For those siiiilclently advanced to got a teacher's certificate :
HI. Farming and Agriculture two years.
IV. Doraestio Science Sewing, Cooking, etc. two years.
V. Normal Course for teachors throe years, with practice teaching.
VI. Academy Course four years, fitting for College, for businem aud for life.
For those more advanced :
:'' VII. Collego Courses Classical, Philosophical, and Literary. . ..
r Adjunct Departments : ,
VIII. Music Rood Organ, Choral (free), Vocal, Piano, Theory.
IX. Btrea General Hospital Two yeare' course lu tho care of the'tfick.'
Berea places the best education in reach of all. It is not ri money-making Institution. Its instruction is a
free gift. It aims to help those who valuo education and will help themselves, and charges a small incidental foe
to meet expenses of the school apart from instruction. Students must also pay for their Board. Expenses (or torn.
(12 weeks) may bo brought within $21, about half of which must be paid in advance.
Tho school is endorsed by Baptists, Congregationalitts, Disciples, Methodists, Presbyterians, and good puople i f
,all denominations. There are ho suloous In Heron. For informationor frltnaly advice address the Via-
President, GEO. T. FAIU01IILD, LL. I IJoreu, Ky.
FALL TERM OPENS SEP. I3.-WINTER TERM DEC. 13, 1889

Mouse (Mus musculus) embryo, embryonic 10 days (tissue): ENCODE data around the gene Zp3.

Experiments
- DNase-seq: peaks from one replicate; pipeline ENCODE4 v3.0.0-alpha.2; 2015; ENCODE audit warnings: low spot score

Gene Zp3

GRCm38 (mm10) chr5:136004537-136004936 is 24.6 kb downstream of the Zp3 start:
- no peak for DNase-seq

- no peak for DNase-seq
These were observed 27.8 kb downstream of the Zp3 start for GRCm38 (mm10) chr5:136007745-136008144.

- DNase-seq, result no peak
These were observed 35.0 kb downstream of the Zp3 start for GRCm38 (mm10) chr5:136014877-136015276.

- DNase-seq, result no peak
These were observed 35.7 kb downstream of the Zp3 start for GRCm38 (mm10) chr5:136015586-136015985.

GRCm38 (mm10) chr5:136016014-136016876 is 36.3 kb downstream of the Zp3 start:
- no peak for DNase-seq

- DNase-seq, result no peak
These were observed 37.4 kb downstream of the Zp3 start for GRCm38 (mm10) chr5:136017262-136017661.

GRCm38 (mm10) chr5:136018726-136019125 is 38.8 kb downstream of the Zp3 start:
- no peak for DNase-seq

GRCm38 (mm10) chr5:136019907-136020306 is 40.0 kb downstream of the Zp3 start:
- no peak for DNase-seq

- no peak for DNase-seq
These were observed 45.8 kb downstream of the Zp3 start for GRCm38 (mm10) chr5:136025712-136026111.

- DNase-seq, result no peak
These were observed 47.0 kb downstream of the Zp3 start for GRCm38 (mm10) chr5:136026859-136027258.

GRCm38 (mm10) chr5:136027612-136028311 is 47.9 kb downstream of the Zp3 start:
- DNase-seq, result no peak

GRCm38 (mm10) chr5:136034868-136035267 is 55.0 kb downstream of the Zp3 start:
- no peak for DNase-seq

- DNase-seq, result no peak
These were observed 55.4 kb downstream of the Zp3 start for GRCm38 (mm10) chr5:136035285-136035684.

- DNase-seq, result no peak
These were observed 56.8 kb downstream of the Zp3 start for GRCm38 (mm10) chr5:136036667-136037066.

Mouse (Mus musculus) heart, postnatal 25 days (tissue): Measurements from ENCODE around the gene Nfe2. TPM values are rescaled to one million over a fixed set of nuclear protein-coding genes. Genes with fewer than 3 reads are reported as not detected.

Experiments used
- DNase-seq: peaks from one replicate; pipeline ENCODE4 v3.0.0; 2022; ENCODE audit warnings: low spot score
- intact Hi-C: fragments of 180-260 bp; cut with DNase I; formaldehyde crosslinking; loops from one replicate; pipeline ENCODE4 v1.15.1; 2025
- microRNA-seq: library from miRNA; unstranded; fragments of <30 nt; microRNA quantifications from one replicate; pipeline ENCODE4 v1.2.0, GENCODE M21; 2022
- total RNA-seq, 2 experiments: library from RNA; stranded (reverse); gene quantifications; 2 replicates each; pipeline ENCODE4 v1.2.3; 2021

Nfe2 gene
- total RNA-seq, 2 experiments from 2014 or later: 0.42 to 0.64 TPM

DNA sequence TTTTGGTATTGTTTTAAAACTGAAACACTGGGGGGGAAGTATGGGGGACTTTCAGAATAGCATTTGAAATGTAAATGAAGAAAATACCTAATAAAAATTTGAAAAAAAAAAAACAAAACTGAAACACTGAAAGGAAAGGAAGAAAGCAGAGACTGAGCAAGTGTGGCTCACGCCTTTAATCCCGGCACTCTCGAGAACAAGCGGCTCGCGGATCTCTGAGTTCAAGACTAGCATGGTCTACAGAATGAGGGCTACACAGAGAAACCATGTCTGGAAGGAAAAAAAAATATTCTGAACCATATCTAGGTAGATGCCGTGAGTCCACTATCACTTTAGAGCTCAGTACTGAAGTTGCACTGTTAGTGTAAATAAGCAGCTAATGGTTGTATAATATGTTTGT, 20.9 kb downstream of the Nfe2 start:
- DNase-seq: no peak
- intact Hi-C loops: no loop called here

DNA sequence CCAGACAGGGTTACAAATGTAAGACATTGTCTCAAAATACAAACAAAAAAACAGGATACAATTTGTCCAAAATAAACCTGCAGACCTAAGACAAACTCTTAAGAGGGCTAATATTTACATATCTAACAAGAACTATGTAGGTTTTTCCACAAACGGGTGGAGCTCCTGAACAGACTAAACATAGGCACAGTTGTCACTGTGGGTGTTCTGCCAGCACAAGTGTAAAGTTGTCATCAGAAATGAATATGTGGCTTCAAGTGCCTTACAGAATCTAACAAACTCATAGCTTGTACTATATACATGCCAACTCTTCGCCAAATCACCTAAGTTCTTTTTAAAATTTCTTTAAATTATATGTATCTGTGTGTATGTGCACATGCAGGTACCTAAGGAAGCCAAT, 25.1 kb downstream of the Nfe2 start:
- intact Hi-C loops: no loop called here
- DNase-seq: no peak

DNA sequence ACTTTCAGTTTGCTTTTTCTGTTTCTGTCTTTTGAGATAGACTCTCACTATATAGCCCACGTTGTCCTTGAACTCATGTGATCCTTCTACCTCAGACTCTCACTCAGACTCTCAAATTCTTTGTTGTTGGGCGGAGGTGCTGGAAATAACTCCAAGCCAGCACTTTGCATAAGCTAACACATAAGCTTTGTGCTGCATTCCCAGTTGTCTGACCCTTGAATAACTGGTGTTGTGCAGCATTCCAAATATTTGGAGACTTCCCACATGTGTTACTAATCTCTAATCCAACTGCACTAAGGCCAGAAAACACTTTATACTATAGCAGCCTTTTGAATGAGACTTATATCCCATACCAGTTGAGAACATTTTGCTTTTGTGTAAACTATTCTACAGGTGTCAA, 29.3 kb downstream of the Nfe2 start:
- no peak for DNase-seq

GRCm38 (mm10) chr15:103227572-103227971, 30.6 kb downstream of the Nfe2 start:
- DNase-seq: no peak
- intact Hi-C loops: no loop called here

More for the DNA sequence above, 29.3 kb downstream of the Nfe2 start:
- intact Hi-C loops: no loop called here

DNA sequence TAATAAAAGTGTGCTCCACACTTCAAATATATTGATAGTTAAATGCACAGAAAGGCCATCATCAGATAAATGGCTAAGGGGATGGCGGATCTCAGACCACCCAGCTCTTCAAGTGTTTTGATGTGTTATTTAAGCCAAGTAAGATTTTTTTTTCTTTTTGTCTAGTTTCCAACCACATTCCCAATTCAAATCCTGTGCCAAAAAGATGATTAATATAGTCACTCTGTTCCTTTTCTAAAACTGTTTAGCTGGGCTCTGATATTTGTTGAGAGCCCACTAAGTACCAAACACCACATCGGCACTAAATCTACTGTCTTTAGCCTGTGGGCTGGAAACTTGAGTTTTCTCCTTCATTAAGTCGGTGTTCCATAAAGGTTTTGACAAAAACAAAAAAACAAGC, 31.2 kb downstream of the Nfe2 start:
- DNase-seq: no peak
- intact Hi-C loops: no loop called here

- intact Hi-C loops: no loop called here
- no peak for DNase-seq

Killlfd tr Mm. Kim II Yoovx, Prtn ot the
Nornul Dfptrtm.nl, Ifert Cotlrire,
When peoplo go into partnership
it is Important that eaoh should know
his own work and understand his own
It is now near the time when all
over our hills and valleys work Is to
begin in tho school-houses. Parents
and teachers'are partners in this busi
ness aiming to make good mon and
women by a process called education.
Now if this work is to succeed, par
ents must do some definite things.
First. Soo that the schools begin
earlier in the season. Beginning late
in Juno or oarly In July gives a chance
to have five months of school before
the woather gets so bad and the wa
ters so high that more than half of the
children are forced to stay at home.
Second. See that your children are
there on time the first day and overy
day of the term. Let nothing but se
rious siokness keep them out of school
while their class mates go on learning